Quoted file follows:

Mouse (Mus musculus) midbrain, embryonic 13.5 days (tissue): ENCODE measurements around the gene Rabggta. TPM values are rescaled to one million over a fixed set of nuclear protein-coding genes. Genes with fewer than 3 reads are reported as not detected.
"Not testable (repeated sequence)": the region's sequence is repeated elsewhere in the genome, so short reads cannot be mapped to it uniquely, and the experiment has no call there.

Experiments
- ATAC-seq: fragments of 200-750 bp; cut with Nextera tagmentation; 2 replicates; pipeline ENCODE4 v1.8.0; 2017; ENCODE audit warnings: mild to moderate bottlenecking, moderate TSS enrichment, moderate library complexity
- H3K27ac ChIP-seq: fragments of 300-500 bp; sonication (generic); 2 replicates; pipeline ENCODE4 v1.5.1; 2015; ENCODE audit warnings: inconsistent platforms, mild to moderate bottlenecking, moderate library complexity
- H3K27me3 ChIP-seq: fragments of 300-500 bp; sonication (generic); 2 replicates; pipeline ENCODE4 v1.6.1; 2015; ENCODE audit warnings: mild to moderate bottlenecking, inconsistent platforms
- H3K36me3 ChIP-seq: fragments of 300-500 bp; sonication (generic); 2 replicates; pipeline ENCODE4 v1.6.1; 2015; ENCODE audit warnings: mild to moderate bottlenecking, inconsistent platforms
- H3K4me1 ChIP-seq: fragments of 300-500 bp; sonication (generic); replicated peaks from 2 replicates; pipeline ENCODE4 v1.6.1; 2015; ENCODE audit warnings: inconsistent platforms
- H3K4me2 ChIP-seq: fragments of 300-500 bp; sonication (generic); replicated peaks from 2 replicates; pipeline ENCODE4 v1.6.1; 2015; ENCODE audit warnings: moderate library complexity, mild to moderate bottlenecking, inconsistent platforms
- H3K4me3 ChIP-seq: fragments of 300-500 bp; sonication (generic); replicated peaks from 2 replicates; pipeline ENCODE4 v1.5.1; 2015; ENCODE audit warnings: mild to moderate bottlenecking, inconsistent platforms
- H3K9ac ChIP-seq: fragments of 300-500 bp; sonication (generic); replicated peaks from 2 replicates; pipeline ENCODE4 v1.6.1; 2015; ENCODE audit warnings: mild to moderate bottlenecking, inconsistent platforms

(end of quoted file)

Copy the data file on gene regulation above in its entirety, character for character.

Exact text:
Mouse (Mus musculus) midbrain, embryonic 13.5 days (tissue): ENCODE measurements around the gene Rabggta. TPM values are rescaled to one million over a fixed set of nuclear protein-coding genes. Genes with fewer than 3 reads are reported as not detected.
"Not testable (repeated sequence)": the region's sequence is repeated elsewhere in the genome, so short reads cannot be mapped to it uniquely, and the experiment has no call there.

Experiments
- ATAC-seq: fragments of 200-750 bp; cut with Nextera tagmentation; 2 replicates; pipeline ENCODE4 v1.8.0; 2017; ENCODE audit warnings: mild to moderate bottlenecking, moderate TSS enrichment, moderate library complexity
- H3K27ac ChIP-seq: fragments of 300-500 bp; sonication (generic); 2 replicates; pipeline ENCODE4 v1.5.1; 2015; ENCODE audit warnings: inconsistent platforms, mild to moderate bottlenecking, moderate library complexity
- H3K27me3 ChIP-seq: fragments of 300-500 bp; sonication (generic); 2 replicates; pipeline ENCODE4 v1.6.1; 2015; ENCODE audit warnings: mild to moderate bottlenecking, inconsistent platforms
- H3K36me3 ChIP-seq: fragments of 300-500 bp; sonication (generic); 2 replicates; pipeline ENCODE4 v1.6.1; 2015; ENCODE audit warnings: mild to moderate bottlenecking, inconsistent platforms
- H3K4me1 ChIP-seq: fragments of 300-500 bp; sonication (generic); replicated peaks from 2 replicates; pipeline ENCODE4 v1.6.1; 2015; ENCODE audit warnings: inconsistent platforms
- H3K4me2 ChIP-seq: fragments of 300-500 bp; sonication (generic); replicated peaks from 2 replicates; pipeline ENCODE4 v1.6.1; 2015; ENCODE audit warnings: moderate library complexity, mild to moderate bottlenecking, inconsistent platforms
- H3K4me3 ChIP-seq: fragments of 300-500 bp; sonication (generic); replicated peaks from 2 replicates; pipeline ENCODE4 v1.5.1; 2015; ENCODE audit warnings: mild to moderate bottlenecking, inconsistent platforms
- H3K9ac ChIP-seq: fragments of 300-500 bp; sonication (generic); replicated peaks from 2 replicates; pipeline ENCODE4 v1.6.1; 2015; ENCODE audit warnings: mild to moderate bottlenecking, inconsistent platforms